One thing to note, do not rip off the factory material to replace it with ResoNix Rope. Only use ResoNix Rope in conjunction with it. Another thing, more is always better, but we usually provide some gaps to allow for water drainage IF the factory adhesive also has gaps. If it doesn’t, you can go for full coverage. In this case, there was some adhesive gaps so we did the same.

Absorbing The Midbass Drivers Rear Wave With ResoNix Guardian 

Next up, Blackhole Tiles (As of 1/30/2023 we suggest ResoNix Guardian instead of BH Tiles) for the outer door skin. As mentioned in the guide, what these do is absorb acoustical energy inside of the door. To quote the guide above..

“The main focus for absorption for automotive sound systems is most definitely going to be inside the doors if you have door-mounted midbass drivers. The purpose of absorption here is to do two things. Less energy makes it from the speaker’s rear wave to the outer door skin, and it lowers the energy that makes it back to the midbass drivers’ cone; both will reduce distortion. Unfortunately, you cannot just go and stick any old acoustic foam in your doors since it will hold moisture, grow mold, and prematurely rust your doors. You need something that can absorb AND is highly water-resistant or even fully waterproof. While our Fiber Mat products can work for this, I get nervous about window mechanisms interfering and causing issues. ResoNix Guardian is a safer bet to use here. ResoNix Guardian is a unique product, and there is nothing else like it on the market. We have managed to create a waterproof product that absorbs sound, insulates from heat, and even provides a noise barrier floating inside it. Now, most install this in a checker pattern in their doors, but if you go ahead and do full coverage, you can get some noise blocking and heat insulation out of them as well.”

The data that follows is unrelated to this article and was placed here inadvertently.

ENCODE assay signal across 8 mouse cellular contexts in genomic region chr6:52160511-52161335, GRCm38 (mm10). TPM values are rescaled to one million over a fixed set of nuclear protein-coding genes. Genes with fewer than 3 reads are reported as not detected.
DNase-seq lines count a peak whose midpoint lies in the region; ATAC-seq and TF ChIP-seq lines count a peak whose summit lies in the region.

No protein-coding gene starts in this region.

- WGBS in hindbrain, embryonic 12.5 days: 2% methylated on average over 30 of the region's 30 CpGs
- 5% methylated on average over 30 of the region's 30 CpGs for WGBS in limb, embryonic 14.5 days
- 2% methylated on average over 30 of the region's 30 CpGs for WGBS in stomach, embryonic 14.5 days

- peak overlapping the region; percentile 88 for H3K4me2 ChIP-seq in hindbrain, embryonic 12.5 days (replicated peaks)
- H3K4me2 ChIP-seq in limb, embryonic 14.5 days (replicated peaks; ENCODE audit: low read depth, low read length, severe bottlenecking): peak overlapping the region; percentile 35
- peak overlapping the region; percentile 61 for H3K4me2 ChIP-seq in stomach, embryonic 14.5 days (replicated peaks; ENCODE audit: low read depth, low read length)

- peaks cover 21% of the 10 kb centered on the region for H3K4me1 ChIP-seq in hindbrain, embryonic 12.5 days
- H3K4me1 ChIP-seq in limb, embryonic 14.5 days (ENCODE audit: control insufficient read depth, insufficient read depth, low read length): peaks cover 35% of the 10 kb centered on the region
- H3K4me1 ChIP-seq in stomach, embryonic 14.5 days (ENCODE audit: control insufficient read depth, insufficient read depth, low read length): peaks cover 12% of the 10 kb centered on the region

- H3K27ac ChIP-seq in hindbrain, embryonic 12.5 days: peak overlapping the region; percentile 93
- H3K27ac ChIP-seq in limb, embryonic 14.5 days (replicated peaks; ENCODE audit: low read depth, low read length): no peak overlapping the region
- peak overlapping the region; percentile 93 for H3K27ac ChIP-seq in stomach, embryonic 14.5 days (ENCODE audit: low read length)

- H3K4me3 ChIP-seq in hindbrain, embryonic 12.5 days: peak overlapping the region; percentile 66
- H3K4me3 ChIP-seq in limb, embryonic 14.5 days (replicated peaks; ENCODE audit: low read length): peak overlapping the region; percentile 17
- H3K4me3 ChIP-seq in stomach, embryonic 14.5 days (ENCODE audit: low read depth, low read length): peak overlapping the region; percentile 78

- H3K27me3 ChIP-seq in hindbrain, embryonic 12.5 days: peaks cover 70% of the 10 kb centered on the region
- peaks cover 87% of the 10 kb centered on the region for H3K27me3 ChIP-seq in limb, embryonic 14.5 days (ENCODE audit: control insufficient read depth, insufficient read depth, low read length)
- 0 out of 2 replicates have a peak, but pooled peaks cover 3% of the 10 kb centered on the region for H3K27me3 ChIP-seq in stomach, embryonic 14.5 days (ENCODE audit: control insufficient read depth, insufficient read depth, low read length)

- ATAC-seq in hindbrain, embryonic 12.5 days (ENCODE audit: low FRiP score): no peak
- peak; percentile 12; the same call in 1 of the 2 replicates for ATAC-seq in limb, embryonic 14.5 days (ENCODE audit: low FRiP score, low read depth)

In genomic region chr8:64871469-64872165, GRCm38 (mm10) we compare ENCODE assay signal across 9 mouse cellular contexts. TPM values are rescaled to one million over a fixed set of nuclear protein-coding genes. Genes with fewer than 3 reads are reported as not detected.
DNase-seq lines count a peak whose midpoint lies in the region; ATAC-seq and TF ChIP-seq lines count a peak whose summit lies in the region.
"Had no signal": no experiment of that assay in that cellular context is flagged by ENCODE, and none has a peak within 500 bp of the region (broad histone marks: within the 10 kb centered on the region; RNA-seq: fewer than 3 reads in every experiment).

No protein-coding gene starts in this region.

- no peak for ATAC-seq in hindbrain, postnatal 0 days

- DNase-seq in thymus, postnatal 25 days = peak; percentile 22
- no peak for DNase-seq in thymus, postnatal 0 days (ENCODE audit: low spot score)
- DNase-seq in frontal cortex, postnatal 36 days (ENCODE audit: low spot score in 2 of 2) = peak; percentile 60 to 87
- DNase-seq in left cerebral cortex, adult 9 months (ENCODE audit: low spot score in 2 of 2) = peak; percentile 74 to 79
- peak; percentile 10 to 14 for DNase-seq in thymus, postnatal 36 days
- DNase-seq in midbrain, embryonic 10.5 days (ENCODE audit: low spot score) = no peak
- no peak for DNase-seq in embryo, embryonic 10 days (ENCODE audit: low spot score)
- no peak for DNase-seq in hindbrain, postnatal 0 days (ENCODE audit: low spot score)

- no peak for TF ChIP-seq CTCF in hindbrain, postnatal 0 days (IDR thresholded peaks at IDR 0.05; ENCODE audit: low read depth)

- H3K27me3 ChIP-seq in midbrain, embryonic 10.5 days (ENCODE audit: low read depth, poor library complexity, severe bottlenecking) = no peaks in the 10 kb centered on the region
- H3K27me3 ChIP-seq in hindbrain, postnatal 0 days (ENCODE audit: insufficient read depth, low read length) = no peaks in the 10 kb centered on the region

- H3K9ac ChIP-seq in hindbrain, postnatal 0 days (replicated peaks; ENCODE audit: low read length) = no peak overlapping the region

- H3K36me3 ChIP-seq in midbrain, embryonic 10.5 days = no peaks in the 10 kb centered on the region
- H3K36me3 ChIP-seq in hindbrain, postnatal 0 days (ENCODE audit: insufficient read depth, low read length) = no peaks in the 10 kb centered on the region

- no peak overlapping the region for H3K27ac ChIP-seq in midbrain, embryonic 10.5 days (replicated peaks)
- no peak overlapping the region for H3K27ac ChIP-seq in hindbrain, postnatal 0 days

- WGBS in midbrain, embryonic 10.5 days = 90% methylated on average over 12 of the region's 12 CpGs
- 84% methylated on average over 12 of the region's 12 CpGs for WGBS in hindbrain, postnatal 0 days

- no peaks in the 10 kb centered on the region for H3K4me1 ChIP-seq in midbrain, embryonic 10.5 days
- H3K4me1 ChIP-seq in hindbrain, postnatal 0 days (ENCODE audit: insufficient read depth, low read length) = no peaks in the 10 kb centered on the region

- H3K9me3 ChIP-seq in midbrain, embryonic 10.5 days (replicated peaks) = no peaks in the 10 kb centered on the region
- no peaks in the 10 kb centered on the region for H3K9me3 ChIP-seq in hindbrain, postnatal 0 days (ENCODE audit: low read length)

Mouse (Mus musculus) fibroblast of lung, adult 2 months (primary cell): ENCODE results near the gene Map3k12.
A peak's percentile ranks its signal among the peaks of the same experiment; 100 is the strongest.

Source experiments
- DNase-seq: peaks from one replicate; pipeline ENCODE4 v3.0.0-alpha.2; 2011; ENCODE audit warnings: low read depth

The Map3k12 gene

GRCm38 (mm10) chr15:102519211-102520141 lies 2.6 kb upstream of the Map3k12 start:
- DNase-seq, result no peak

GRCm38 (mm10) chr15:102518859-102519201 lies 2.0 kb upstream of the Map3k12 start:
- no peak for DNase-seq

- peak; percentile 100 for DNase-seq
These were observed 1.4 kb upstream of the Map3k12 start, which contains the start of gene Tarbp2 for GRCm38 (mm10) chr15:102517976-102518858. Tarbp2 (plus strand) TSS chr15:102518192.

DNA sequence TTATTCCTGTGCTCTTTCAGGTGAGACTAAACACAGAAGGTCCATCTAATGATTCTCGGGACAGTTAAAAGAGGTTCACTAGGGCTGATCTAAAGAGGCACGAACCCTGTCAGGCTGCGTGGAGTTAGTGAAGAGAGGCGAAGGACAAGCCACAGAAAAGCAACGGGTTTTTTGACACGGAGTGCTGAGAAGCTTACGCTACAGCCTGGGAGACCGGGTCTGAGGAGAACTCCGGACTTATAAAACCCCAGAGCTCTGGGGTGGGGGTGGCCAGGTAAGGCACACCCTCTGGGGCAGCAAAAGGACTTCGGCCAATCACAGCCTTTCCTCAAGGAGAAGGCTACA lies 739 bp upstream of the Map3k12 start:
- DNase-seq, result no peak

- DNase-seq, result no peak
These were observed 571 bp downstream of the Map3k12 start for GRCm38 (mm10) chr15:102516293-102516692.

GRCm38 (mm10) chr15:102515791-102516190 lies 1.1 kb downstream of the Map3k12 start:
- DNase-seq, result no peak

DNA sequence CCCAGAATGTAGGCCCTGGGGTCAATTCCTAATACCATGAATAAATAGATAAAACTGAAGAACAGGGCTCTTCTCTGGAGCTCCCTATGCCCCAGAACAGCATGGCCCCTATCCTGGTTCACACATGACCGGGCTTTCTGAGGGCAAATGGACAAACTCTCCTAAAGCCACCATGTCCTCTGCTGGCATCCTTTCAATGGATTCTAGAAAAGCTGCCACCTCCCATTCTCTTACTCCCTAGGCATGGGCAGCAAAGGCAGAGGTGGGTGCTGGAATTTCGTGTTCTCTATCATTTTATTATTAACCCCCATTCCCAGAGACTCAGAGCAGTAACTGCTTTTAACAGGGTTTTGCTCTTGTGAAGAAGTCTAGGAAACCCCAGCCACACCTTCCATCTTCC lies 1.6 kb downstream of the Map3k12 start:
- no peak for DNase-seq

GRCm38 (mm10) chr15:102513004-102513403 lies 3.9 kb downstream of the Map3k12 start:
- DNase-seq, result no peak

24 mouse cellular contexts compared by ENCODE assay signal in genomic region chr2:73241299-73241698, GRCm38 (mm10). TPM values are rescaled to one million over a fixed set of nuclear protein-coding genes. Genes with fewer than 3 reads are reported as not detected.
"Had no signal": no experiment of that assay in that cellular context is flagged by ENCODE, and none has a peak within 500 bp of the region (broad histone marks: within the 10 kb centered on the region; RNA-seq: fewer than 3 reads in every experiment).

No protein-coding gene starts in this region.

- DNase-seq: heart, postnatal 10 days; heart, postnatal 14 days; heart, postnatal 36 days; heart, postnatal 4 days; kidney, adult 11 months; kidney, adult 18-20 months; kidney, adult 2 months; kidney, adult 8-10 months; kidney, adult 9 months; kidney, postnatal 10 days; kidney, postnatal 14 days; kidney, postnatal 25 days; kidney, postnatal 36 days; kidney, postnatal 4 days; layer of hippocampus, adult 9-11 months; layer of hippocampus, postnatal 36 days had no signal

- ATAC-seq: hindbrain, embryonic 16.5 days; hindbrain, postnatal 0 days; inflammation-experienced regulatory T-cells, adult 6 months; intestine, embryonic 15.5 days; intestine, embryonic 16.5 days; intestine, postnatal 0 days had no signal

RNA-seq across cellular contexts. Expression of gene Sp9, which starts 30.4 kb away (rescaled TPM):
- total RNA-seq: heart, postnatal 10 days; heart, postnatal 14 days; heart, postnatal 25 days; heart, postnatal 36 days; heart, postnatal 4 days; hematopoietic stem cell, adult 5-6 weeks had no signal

So yeah, since we have a LOT of energy that will be produced in this specific vehicle, we opted for as much coverage as possible.

Something to note: If you are budgeting to only do partial coverage in your doors, definitely try to get 100% coverage in the area that’s directly behind the speaker and taper out from there.

Another note, since I get asked this more often than I would have guessed.. No, these do not replace a Constrained Layer Damper such as ResoNix Squares. They do two different things and are used in conjunction with each other to reach an end goal. If you had to use one, Constrained Layer Damping is more important.

Once this is done, the outer door skin is complete and we can move on to the inner door skin.

Using ResoNix Sound Deadening To Treat The Inner Door Skin

       Moving on to the inner door skin. The most important aspect of treating the inner door skin is to seal the access holes using what many people would call a “block off plate”. Now, after enough time and experience in this field, I can say that while sealing these access holes is the most important part of treating the inner skin, it is highly recommended that you go about it in a way that is easily serviceable. There are many ways to go about sealing these holes. You need something that is solid and rigid. Being able to hold us to the elements is also highly recommended for obvious reasons.

Using ResoNix Barrier To Create Door Block-Off Plates To Cover Access Holes

       The most common ideal way is to use a relatively thick and rigid plastic, usually ABS, and cut out plates that can be secured to the inner skin around the perimeter of the access holes. This is only a good option if the inner door skin is flat and doesn’t have any meaningful curves to it. If it has curves, you are most likely not going to be able to use a thick enough material that will be able to both conform to the shape while also sealing the hole and being rigid and free of resonance. When using a plastic material to block off access holes, You will want to apply CLD to the plastic block off plate, and also provide a gasket for where the plastic meets the metal. I would suggest foam, such as ResoNix CCF7.